Phi Ta Khon, also known as Ghost Festival, is a vibrant festival that brings thousands to the otherwise sleepy village of Dan Sai in Loei Province. Visitors to the festival are swept into a netherworld roamed by goblins, demons, and other dark creatures. But don’t worry! There’s also plenty of delicious food, fun carnival games, live music, and free activities for those of all ages.
The celebration takes place over 3 days and includes parades, musical performances, dancing, create-your-own-mask booths, and much more. The first day is the most famous and features parades with the iconic masks. Subsequent days bring in everything from homemade rockets to Buddhist rituals.
Every year, Dan Sai’s mediums determine auspicious dates for the celebration of the iconic Phi Ta Khon (also known as “Ghost Festival”), which is a part of the larger Buddhist Merit-making event, known as Bun Luang (or Bun Phawet). For this reason, the date changes each year, but will always fall within the March-July timeframe.
Visitors will be delighted by the festival’s fun spirit and Thailand’s splendor and friendliness. They note, however, that lack of public transportation and limited accommodations in town mean visitors should plan their visit well to avoid logistical challenges.
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• There are very few hotels in Dan Sai, so we strongly suggest you book early
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- There is no public transport or taxi service in the village, so you should rent a car from the airport.
- If you are unable to drive, you should take a taxi from the airport and stay in the town center, where distances are walkable.
Those who are bold and adventurous enough to venture off the beaten path and make their way to Dan Sai are handsomely rewarded with a rich and entertaining celebration that combines ancient Buddhist traditions with local lore and plenty of fun. Also known as Ghost Festival, Phi Ta Khon is part of the local celebration of a Buddhist merit-making festival (known as Bun Phawet).
On the first day, monks and villagers wake up during the wee hours (around 3-4am) to observe the chosen one dive into the local river to retrieve the Phra Upakhut amulet. According to the local legend, Phra Upakhut is the son of Buddha, conceived when a fish swallowed some of Buddha’s seed when Buddha washed in the river. Once retrieved from the river, the Phra Upakhut amulet is blessed and brought into the town, representing Phra Upakhut’s spirit bringing protection to the village.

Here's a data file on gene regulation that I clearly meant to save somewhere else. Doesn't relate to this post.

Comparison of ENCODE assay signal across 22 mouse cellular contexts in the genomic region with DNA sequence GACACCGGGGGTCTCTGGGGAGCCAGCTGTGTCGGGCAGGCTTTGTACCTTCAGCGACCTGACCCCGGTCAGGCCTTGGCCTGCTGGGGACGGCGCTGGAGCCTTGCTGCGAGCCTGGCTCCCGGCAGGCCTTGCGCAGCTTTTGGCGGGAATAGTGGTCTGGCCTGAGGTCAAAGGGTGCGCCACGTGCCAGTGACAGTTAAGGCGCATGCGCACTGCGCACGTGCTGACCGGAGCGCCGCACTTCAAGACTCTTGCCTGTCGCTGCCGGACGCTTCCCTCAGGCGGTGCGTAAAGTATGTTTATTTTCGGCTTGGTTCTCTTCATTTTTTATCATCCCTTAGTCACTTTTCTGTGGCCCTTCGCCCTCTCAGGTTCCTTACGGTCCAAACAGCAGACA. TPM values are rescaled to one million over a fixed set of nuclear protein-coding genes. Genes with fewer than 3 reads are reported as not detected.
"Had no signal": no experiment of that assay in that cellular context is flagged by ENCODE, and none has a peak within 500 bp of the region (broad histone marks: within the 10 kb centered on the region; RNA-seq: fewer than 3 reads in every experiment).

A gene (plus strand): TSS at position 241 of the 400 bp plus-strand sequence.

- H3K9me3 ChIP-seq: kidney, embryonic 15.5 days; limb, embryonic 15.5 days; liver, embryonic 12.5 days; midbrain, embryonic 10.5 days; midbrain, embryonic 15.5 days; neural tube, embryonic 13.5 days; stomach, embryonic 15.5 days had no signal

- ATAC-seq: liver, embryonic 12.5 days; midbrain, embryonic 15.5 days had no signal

Once the sun rises, the major festivities begin as intricate masks (made of coconut husks) are paraded around town, along with large phallic amulets representing fertility. Throughout the town, one can find music, dancing, games, parades, and plenty of food.
The second day is the local rocket festival, where fireworks and other projectiles are launched into the sky as part of the retelling of the Buddhist story of Vessantara Jataka, where the celebrations are meant to be loud enough to wake the dead.
The third and final day takes a more pious turn, as villagers and attendees listen to sermons and stories from Buddhist monks.
Phi Ta Khon was a challenge to plan. We found it difficult to get detailed and accurate information about the festivities online. Luckily, we happened to meet one of the organisers for 2018’s Phi Ta Khon, through a combination of luck and an overheard conversation. We realised belatedly that there was even more to the festival than we anticipated — including the launching of homemade rockets.
Due to the crowds and heat (and a sick crew-member), we joined the festivities for a few hours in the morning to see the main attractions. We achieved more than we’d planned. I painted a mask that a local tried to buy from me because she liked it so much, and I managed to convince a troupe of masked men to chase me down the street (to add to the thrill and provide a great video opportunity). Phi Ta Khon epitomised for us the Thais’ famous friendliness – behind all those masks, we knew there were many smiles. Thailand is known as the ‘Land of Smiles’ and the smiles of Thais shine especially bright in the countryside during the days of Phi Ta Kon.
Despite being sick for the big day, I still forced myself out of the door of the hotel to ensure I didn’t miss the awesome spectacle that is Phi Ta Khon!
My favorite thing about Phi Ta Khon festival is that there is something for everyone: music, dancing, crazy masks, wacky parades, performances, live bands, great food, carnival games, free mask painting, and the list goes on and on and on! For that reason, you can make Phi Ta Khon whatever you want it to be, and can tailor it to any desires, limitations, or personal preferences.
If you’ve never been to Thailand, the Thai people are notorious for their kindness and welcoming attitude! Not to mention their amazing food!
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